- Service Employees International Union (SEIU)
- US Action
- Labor Council for Latin American Advancement
- Transport Workers Union
- Office & Professional Employees International Union (OPEIU)
- Massachusetts Affordable Housing Alliance
- International Federation of Professional and Technical Engineers (IFPTE)
- Georgia State Trade Association of Nonprofit Developers
- Hawaii Advocates for Consumer Protection
- Interfaith Housing Center of the Northern Suburbs
We know the argument that Freehold keeps making - the opposition to their covenants is coming from trade organizations that have a vested interest in protecting their fees. Even if that argument had any validity, how do they explain Vote Vets, the Center for Responsible Lending, The American Federation of State, County, and Municipal Employees, The International Federation of Professional and Technical Engineers, etc? The only organization out to protect their fees is Freehold.
But if that isn't enough... the Gingrey bill does even more for Freehold specifically. The Gingrey bill provides that "no property shall be subject to more than one transfer fee covenant." Guess who has a patent pending on the private transfer fee model? Yup, it is Freehold. Since the Freehold covenant is typically filed before a new subdivision is developed, that would mean that not even legitimate homeowners' associations would be able to add a transfer fee covenant!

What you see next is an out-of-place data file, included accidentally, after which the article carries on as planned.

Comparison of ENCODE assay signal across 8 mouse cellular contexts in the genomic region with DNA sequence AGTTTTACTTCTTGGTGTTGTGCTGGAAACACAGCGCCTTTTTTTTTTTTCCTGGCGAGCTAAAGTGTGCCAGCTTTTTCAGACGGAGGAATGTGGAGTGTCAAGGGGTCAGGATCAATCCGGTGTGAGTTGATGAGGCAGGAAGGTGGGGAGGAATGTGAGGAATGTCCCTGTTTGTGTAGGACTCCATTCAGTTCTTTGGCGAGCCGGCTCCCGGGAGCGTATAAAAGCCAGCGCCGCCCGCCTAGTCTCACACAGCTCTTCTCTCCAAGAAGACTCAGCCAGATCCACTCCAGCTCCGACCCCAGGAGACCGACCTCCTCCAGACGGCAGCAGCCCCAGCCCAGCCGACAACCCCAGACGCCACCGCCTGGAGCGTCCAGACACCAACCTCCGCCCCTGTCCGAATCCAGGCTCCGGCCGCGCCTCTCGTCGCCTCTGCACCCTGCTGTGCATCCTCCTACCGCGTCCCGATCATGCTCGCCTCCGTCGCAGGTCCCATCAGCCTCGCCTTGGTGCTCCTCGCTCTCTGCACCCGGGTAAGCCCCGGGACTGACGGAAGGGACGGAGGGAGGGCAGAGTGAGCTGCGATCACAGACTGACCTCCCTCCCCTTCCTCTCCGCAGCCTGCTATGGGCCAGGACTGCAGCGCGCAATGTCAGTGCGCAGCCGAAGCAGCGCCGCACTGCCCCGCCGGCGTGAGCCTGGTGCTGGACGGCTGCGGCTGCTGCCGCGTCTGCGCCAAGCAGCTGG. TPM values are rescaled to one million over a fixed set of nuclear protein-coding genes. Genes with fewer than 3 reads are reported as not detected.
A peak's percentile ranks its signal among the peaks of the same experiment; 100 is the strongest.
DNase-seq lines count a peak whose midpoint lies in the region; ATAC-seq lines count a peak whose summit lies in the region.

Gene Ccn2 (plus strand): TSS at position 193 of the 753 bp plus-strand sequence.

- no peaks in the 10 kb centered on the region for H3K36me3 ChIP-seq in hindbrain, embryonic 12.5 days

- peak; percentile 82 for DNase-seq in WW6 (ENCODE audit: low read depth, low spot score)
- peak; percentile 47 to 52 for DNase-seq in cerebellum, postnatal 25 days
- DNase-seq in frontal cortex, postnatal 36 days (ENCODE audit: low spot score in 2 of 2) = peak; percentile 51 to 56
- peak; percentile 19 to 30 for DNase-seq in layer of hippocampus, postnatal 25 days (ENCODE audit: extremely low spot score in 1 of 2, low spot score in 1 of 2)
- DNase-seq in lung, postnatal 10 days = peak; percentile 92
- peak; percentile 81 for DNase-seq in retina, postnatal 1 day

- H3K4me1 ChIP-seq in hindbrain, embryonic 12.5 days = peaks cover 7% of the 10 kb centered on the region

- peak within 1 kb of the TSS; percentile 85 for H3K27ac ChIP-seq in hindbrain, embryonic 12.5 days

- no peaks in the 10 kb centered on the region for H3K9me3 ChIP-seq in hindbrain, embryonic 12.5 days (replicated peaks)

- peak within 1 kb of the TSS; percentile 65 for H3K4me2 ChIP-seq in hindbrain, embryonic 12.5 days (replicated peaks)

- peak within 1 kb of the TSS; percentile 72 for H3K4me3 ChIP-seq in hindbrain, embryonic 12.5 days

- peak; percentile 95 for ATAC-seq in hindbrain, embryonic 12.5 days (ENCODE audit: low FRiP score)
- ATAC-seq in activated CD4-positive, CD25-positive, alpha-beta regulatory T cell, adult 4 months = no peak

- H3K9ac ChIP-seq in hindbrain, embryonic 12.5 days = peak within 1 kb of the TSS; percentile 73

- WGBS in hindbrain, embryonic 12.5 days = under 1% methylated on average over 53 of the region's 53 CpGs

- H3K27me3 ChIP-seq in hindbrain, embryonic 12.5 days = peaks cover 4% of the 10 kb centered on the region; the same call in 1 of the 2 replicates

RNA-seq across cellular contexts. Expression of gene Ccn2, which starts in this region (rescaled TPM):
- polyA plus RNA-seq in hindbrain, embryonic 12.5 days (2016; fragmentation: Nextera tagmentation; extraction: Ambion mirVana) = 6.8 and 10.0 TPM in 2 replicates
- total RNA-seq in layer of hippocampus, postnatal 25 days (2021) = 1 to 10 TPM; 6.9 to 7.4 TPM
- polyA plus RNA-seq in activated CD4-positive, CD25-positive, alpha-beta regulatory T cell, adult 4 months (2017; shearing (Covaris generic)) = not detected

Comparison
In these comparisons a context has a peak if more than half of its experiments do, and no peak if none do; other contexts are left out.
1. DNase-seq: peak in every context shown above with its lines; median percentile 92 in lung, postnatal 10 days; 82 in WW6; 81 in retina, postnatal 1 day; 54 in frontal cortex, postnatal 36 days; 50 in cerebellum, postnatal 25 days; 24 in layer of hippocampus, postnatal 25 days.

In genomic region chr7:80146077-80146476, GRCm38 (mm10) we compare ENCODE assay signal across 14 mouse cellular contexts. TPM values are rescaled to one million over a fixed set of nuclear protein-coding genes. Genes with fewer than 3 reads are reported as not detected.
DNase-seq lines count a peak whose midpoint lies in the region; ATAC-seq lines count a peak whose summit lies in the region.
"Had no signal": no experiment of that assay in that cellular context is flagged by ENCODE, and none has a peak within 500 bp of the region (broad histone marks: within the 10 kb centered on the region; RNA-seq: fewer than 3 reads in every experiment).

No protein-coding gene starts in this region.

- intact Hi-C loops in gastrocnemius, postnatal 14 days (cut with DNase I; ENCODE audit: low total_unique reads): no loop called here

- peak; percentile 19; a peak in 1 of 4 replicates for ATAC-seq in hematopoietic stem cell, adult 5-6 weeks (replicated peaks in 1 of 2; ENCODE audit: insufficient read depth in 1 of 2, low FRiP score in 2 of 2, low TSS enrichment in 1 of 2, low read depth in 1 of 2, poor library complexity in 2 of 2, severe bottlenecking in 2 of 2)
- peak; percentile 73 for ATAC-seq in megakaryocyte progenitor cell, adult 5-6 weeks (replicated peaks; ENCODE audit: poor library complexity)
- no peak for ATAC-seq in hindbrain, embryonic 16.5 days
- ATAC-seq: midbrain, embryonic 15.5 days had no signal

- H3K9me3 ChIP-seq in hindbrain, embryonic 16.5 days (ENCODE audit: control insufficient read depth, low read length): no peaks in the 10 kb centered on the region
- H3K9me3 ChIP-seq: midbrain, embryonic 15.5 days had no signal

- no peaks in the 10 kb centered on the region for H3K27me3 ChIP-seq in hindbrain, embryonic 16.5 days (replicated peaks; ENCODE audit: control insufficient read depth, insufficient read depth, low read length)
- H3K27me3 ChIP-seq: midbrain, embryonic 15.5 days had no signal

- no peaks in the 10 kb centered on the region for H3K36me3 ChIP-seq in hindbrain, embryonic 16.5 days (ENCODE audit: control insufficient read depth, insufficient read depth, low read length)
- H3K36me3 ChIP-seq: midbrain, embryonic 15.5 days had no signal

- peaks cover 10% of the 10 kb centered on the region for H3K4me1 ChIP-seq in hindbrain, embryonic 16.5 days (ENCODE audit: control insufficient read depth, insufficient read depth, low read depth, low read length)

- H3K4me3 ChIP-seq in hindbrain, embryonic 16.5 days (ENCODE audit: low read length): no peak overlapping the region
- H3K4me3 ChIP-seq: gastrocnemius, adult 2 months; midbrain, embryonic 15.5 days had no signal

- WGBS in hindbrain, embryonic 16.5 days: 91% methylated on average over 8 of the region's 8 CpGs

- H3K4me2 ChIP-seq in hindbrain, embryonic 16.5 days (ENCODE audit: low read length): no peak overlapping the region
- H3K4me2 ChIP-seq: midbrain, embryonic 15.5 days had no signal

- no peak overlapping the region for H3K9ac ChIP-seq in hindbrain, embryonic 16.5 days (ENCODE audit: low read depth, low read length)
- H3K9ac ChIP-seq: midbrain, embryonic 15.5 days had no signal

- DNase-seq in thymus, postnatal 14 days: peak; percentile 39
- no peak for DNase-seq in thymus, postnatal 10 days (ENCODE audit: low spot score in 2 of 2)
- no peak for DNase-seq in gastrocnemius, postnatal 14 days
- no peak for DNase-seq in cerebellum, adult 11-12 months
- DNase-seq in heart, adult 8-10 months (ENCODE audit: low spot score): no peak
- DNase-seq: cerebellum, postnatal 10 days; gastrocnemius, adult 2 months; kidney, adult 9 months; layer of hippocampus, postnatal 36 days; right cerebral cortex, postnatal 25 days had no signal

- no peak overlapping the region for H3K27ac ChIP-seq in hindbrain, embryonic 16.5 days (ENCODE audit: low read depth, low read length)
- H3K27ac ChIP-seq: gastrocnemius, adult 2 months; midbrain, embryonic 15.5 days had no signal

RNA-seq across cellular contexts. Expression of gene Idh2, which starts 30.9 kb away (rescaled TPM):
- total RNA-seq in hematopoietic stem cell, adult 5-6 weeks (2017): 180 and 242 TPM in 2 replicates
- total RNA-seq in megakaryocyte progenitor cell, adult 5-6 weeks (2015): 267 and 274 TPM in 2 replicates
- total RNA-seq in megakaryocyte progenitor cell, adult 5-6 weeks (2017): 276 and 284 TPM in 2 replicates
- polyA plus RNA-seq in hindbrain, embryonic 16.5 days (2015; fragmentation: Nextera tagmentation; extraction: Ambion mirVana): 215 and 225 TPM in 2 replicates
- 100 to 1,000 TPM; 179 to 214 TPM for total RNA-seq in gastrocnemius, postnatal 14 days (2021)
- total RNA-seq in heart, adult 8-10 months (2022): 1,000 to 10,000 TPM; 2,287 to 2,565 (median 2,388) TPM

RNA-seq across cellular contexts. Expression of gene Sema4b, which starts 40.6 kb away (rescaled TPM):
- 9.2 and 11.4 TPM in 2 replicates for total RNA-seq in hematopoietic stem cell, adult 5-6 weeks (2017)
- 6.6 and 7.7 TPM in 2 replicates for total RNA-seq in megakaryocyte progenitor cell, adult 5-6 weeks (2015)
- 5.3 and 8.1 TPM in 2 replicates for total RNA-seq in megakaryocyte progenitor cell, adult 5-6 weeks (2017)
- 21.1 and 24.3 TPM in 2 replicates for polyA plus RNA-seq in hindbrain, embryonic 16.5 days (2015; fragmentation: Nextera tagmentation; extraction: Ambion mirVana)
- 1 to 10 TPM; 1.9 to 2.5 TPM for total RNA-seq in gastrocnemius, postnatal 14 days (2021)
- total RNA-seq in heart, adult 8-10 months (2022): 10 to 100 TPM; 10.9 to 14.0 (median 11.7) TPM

So, the Gingrey bill could mean that Freehold's covenants are valid even in the states that have banned them, Freehold gets a monopoly on transfer fee covenants, and their covenants are presumed to be valid under federal law. Might as well call this "The Guaranteed Riches for Freehold Capital Partners Bill of 2010."
Though the bill states that "transfer fee covenants represent an important economic tool," it appears that Rep. Gingrey is the only tool involved in this bill. Hopefully, our representatives will see through this ridiculous bill. We need our representatives to represent us - not greedy profiteers on Wall Street. Haven't they learned that yet?
We need to let our representatives in the federal government know that the Waters' bill, The Homeowner Equity Protection Act of 2010, is the bill they need to pass. It is the only one that protects homeowners from equity stealing covenants and it preserves the states' rights to pass more stringent legislation.